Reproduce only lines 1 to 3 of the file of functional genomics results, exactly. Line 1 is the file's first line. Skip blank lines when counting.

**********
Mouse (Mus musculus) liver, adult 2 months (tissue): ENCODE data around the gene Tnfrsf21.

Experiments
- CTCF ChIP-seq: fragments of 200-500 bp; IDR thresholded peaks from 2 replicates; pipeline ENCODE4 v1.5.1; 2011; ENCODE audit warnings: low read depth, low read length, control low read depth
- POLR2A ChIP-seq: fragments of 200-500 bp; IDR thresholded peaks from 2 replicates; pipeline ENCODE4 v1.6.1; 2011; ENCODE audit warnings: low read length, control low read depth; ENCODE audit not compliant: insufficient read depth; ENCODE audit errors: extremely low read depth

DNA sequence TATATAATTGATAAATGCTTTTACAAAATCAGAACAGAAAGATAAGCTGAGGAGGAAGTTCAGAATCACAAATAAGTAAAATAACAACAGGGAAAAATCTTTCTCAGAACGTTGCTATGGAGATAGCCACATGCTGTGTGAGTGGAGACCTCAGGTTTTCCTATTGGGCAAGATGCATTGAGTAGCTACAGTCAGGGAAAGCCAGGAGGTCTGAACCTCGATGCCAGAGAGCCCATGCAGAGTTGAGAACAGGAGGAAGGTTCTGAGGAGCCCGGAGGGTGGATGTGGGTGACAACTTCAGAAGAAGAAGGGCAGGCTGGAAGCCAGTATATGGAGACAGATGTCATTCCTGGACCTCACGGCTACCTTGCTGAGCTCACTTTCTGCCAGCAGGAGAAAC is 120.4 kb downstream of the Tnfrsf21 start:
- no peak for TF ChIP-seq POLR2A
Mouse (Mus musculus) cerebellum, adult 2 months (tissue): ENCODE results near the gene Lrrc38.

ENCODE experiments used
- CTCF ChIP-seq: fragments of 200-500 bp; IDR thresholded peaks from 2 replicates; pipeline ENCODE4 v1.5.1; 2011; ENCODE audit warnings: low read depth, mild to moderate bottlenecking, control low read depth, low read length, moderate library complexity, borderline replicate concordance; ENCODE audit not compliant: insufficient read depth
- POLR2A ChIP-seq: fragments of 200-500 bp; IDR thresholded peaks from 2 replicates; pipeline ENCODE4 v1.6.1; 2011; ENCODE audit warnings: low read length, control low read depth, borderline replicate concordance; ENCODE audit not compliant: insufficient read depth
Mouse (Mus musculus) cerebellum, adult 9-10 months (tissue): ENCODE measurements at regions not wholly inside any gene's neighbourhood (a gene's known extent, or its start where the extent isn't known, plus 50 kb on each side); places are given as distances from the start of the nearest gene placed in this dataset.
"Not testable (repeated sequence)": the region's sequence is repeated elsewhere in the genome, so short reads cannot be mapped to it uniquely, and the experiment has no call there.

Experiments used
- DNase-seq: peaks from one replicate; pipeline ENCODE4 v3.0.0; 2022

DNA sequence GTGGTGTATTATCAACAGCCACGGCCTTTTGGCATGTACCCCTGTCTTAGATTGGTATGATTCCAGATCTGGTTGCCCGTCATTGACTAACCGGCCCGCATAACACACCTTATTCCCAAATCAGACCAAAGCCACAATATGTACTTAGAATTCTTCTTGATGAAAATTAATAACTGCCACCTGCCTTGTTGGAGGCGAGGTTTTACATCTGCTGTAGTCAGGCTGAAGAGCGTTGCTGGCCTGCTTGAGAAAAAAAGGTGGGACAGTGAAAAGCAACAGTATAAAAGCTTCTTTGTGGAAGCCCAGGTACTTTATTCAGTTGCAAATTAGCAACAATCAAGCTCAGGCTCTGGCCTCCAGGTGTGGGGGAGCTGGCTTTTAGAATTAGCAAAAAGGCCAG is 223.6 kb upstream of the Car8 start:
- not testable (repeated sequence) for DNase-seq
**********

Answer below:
Mouse (Mus musculus) liver, adult 2 months (tissue): ENCODE data around the gene Tnfrsf21.

Experiments
- CTCF ChIP-seq: fragments of 200-500 bp; IDR thresholded peaks from 2 replicates; pipeline ENCODE4 v1.5.1; 2011; ENCODE audit warnings: low read depth, low read length, control low read depth